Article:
Why UK Fire Regulation Is Killing Ecodesign
Our Government is encouraging us to go green and supports sustainable developments. But do they? Creating a sustainable product is not so simple and straightforward as you might think, and to my disappointment, I recently discovered that UK Fire Regulation is not making things easier.
The UK Fire Regulation (1988) sets levels of fire resistance for domestic upholstered, furniture, furnishings and other products con
I have been trying to offer to the UK market a series of eco beanbags, manufactured in Sweden by Green Furniture and, as usual, I have been consulting my local Slough Borough Council and one of the approved certification companies to know more about the UK Fire Regulation and see how to get the product right for this market.
Coffee Fellow Beanbag is a wonderful product with a great story. It is made from eight recycled coffee bean sacks with original prints from coffee plantations around the world.
We have sent for testing one of our Coffee Fellow Beanbag to the authorised certification body. The inner bag was successfully tested and passed the cigarette and match test as required by the UK Fire Regulation. But an interesting discussion began with regards to the external cover.
The Coffee Fellow Beanbag cover is made of recycled jute coffee sacks. The Swedish designer collects the coffee sacks around his town and then stitched them together. Each beanbag is unique as the coffee sacks are different each time, depending on which coffee brand the Swedish are drinking most. And here relies the problem. Each beanbag is a “new” product and we should test each single cover every time. Impossible economically and physically.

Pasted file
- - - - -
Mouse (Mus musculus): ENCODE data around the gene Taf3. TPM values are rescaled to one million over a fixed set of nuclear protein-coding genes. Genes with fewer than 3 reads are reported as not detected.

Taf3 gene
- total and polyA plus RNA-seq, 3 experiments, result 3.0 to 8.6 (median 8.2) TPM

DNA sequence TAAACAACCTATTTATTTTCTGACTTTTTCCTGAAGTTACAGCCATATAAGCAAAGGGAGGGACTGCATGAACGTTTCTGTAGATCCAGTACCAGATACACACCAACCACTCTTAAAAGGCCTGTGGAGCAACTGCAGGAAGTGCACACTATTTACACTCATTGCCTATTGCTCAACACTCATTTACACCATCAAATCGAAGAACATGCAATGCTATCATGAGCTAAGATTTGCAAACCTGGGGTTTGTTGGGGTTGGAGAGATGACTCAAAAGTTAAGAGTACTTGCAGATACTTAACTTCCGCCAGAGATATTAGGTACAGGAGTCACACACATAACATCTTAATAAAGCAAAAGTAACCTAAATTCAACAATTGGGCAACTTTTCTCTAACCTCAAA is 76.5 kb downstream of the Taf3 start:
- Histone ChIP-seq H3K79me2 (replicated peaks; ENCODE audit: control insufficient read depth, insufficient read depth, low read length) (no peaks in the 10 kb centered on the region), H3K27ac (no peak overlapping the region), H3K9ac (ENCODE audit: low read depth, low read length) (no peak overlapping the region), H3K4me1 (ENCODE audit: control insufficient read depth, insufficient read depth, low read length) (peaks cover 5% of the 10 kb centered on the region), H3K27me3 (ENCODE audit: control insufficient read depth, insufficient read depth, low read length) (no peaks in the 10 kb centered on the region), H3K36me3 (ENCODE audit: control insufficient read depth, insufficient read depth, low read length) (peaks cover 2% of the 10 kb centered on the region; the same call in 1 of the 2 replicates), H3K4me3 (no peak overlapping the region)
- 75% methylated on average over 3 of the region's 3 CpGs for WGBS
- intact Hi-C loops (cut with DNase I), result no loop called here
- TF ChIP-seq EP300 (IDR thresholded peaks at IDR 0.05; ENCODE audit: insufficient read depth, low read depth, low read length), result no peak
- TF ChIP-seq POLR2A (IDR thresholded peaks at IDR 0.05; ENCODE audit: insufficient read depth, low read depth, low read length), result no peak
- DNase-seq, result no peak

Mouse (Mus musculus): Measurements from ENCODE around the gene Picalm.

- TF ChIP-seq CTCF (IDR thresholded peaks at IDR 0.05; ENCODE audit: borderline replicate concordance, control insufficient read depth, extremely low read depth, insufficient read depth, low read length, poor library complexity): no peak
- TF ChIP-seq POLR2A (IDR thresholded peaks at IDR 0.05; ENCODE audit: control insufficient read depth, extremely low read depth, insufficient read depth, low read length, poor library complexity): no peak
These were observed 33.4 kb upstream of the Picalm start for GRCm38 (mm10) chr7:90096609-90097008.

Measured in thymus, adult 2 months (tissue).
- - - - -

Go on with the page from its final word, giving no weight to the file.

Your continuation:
A similar problem raised with the Kyssen and Gecco beanbags: in this case the cover is made of hemp – one of the most ecologically fabric around. This fabric has been tested and it passed the cigarette but not the match test. So the product cannot be sold in UK. One solution would be to provide a coverage interliner. But the UK Fire Regulation allows this when the outside cover is composed of at least 75% of cotton, flax, viscose, modal, silk, wool. No hemp! So again we cannot sell our hemp beanbags to the UK market.
Another solution would be to treat chemically the cover with an anti-flame retardant but will you still consider this item an eco-friendly product? We are still searching for a solution regarding the hemp beanbags as there are apparently some eco-friendly flame retardant treatments.
No doubts the UK Fire Regulation is very important but I think it’s probably time to review it and updated it.
Any comments, suggestions, feedback on the matter are welcome!